It’s National Grandparents Day!
by WILLIAM WRIGHT Lifestyles Editor
Sep 08, 2013 | 1974 views | 0 0 comments | 112 112 recommendations | email to a friend | print
Pat and Machelle McCulley enjoy quality time with their granddaughter Preslie. Banner photo, WILLIAM WRIGHT
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National Grandparents Day is regarded as a favorite observance for families across the country in view of all that grandparents do out of love for their grandchildren. Many families honor their grandparents through kind actions such as gift-giving, card-giving or inviting them to school with their grandchildren to participate in special lessons or programs. Others make special phone calls, invite them to dinner or celebrate their grandparents in artwork and storytelling.

Seniors living in assistant living villages or nursing homes may receive a visit from their grandchildren or loved ones on this day.

Clevelanders Machelle and Pat McCulley, married for 27 years, are among a younger generation of grandparents who can offer a more youthful approach to bonding with their granddaughter, Preslie, who is 2 1/2 years old.

“I am amazed at how wrapped up I am with Preslie,” Pat admits. “I didn’t have a grandfather growing up. Both of my grandparents passed away before I was born. So I didn’t really know what to expect. I didn’t have that role model before me. I just wanted to impart something to her and love on her. It’s kind of like a Divine do-over. You realize what’s important and what’s not important by this age. It’s that quality time that you get to spend with them.”

“It’s a chance to impart heritage to our children,” Machelle added. “I’m big about imparting a heritage and leaving a legacy to our children and grandchildren. You see it with your children, but even more so with your grandchildren — those last times you’ll have a chance to impart what your beliefs are, what your faith is and your passions. We want to make sure that we leave a Godly heritage and legacy for them.”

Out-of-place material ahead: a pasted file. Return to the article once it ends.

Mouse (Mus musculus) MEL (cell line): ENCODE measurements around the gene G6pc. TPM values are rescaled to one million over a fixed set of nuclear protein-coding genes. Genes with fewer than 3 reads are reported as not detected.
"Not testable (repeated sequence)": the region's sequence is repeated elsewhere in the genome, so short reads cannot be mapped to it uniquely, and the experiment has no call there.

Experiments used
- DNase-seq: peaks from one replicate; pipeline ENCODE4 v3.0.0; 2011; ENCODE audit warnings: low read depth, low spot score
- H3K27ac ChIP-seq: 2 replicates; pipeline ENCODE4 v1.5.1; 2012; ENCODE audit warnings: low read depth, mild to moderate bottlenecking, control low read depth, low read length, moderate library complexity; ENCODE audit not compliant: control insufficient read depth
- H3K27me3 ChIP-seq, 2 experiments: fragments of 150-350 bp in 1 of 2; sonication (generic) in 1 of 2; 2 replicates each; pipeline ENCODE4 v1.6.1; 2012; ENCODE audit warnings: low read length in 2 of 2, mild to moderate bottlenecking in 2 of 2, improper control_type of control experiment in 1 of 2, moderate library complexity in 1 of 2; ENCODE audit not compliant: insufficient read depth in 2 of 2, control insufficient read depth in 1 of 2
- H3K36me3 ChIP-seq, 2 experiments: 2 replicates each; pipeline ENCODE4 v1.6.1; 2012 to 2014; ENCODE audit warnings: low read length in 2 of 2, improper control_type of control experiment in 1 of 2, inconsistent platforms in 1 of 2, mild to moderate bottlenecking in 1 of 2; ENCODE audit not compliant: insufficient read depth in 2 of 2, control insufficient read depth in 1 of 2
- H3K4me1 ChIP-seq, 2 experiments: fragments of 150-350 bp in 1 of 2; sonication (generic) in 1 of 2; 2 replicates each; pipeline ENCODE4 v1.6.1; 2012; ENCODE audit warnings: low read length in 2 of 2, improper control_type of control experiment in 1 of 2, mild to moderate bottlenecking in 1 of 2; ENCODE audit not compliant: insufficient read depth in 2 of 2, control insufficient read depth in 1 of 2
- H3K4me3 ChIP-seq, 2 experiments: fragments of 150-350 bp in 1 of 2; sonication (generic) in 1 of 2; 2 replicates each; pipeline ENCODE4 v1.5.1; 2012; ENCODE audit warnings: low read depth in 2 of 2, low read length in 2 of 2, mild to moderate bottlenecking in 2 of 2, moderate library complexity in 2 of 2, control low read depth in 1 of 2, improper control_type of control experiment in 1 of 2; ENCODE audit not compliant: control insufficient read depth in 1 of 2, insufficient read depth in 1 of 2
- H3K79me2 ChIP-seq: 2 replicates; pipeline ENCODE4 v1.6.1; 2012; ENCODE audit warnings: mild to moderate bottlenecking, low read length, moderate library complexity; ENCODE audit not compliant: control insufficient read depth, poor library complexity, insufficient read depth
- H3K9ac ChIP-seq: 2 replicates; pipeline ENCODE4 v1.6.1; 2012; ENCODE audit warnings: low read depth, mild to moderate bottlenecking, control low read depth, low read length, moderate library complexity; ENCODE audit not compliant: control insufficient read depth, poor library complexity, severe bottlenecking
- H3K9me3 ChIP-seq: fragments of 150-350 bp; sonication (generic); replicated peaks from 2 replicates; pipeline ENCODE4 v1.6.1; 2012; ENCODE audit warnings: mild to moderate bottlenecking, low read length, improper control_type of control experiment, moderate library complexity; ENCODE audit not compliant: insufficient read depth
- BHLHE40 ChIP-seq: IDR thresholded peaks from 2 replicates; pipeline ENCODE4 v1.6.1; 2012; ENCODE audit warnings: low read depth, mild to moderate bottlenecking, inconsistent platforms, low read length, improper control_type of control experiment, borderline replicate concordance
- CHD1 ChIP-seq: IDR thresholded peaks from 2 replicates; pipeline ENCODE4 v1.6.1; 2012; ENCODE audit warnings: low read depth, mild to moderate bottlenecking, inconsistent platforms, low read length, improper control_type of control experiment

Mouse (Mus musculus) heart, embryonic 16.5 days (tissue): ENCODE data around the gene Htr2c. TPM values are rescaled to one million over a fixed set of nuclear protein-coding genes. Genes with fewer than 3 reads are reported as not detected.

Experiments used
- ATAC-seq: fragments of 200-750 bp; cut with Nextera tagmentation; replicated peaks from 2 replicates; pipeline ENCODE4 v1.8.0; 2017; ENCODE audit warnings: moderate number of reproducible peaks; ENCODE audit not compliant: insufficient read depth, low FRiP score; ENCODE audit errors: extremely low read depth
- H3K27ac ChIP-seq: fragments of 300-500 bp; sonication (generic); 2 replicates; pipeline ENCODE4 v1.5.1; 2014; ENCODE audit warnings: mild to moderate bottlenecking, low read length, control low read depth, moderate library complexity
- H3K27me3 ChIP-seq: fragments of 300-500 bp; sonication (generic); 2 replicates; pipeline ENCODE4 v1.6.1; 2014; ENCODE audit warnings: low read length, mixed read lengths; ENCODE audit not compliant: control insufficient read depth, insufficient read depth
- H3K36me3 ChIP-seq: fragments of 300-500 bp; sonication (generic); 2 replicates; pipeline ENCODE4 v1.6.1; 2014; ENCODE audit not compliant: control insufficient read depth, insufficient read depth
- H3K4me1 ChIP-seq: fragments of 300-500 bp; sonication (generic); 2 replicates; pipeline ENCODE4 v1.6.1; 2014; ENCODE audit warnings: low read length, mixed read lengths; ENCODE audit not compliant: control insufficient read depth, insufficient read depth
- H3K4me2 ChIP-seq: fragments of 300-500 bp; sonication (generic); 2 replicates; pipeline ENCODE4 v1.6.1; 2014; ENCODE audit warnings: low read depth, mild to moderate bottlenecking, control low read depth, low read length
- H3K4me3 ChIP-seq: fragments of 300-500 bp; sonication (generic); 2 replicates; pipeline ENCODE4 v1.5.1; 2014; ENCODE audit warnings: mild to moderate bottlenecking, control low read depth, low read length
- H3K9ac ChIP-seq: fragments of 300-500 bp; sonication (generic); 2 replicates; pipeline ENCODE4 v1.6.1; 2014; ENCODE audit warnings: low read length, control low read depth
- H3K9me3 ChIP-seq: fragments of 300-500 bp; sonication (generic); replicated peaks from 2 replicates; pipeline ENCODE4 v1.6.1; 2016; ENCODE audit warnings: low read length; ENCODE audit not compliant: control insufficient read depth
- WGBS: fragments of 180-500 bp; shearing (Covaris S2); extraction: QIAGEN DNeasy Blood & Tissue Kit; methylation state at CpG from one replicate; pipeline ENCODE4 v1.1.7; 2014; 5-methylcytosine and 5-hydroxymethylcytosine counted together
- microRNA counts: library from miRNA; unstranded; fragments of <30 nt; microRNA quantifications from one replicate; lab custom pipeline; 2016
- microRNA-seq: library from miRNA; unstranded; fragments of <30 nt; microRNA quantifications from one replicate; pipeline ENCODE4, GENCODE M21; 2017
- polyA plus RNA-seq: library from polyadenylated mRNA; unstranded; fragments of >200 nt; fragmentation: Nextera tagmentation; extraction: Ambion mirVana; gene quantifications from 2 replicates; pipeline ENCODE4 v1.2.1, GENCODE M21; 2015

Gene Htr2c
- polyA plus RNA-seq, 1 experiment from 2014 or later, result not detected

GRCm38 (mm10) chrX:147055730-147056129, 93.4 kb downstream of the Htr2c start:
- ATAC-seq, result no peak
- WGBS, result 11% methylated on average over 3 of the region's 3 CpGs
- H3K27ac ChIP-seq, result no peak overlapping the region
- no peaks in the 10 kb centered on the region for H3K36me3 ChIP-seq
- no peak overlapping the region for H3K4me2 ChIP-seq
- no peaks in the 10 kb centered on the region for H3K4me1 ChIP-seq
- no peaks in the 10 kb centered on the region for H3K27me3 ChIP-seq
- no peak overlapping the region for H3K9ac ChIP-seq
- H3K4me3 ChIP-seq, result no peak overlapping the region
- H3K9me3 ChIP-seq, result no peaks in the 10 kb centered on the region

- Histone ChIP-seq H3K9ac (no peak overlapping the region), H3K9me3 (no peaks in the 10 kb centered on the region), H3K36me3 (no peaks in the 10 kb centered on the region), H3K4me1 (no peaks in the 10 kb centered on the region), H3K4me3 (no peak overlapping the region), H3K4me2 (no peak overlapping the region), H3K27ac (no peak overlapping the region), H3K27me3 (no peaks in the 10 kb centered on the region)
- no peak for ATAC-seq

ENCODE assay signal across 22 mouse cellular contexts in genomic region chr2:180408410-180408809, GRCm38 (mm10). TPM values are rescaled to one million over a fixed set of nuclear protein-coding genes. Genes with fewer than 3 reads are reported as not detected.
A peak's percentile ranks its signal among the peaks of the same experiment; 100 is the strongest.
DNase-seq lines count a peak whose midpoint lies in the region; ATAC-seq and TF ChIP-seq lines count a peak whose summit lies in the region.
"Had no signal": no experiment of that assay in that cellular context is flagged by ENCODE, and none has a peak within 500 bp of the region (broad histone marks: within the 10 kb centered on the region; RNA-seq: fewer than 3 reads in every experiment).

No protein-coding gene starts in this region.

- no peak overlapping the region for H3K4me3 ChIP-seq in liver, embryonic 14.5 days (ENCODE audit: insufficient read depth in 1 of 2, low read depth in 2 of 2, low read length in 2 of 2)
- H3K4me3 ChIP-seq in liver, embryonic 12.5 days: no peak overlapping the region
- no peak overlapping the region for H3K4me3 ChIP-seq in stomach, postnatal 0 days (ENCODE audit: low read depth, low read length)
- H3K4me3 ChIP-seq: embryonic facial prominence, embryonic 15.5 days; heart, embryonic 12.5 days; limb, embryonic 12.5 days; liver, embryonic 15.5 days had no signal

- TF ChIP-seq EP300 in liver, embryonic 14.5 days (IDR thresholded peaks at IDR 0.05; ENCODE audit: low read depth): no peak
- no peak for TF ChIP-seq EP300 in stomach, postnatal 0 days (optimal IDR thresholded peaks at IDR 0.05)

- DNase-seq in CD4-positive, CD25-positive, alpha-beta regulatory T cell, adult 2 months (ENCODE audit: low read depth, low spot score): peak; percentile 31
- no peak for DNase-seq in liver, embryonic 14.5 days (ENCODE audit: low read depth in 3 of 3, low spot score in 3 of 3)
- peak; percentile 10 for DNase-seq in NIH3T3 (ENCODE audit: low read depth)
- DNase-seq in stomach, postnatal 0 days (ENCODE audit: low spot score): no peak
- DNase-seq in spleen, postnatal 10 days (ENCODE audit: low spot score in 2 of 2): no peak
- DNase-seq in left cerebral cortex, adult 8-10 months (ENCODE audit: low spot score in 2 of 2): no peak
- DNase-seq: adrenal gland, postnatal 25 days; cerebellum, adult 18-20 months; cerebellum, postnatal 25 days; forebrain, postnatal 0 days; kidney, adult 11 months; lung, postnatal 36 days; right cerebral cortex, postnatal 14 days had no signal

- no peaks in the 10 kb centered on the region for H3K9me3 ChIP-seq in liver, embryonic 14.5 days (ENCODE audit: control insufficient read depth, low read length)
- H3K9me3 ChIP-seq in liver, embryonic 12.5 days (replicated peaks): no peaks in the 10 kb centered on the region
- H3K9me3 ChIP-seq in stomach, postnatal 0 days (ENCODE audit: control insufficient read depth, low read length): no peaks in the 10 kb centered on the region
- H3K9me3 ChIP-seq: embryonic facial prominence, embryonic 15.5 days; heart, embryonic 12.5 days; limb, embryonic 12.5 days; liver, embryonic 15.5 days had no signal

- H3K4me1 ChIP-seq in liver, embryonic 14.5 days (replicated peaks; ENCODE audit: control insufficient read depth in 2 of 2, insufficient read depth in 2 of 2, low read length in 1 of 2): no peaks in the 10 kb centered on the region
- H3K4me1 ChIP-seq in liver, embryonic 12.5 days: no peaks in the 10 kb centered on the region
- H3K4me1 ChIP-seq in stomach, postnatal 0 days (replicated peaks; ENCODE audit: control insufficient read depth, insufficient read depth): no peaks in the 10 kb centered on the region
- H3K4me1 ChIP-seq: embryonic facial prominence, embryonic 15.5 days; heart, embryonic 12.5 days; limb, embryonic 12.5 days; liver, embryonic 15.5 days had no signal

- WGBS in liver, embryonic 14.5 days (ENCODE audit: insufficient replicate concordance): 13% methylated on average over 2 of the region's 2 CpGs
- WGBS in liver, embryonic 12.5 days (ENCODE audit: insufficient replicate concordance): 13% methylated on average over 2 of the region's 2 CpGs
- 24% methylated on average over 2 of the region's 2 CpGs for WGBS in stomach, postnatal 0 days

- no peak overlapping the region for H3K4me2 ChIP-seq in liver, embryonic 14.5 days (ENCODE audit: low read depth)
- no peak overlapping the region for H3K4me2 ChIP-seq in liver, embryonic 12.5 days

Pat, 49, said, “Everyone kept saying how much grandchildren are going to change your life. Me and my daughter have a great relationship — my son, too. I just couldn’t imagine loving another child like I do my own children. They have a special place in your heart,” he said.

“When people would tell us that we wouldn’t believe it,” Machelle added. “They would say, ‘You’re going to love them as much as you do your babies.’ I was like, ‘I can’t imagine that.’ But as soon as my daughter got pregnant I fell so in love with Preslie.”

The couple spend quite a bit of time with their granddaughter, playing an integral part in her life. Experts say grandparents can be great sources for parenting tips and affordable childcare to their grandchildren’s parents as well as provide a sense of emotional closeness and social support. Grandparents also provide children with a sense of safety and protection as well as a link to their cultural heritage and family history, creating a special bond.

“I think that’s very important,” Machelle said. “I think our goal as grandparents should be to have as much love for our children and grandchildren, and to take as good care of ourselves so we can have even more time with them. That’s a huge platform I stand on for women — to take care of themselves so they will look good and feel good. That way they will have more energy and have more time to invest back into their heritage”

Regarding a National Grandparents Day, Machelle and Pat says they support it wholeheartedly.

“I think it’s wonderful! I definitely think we should honor those who are so much a part of our lives,” Machelle said.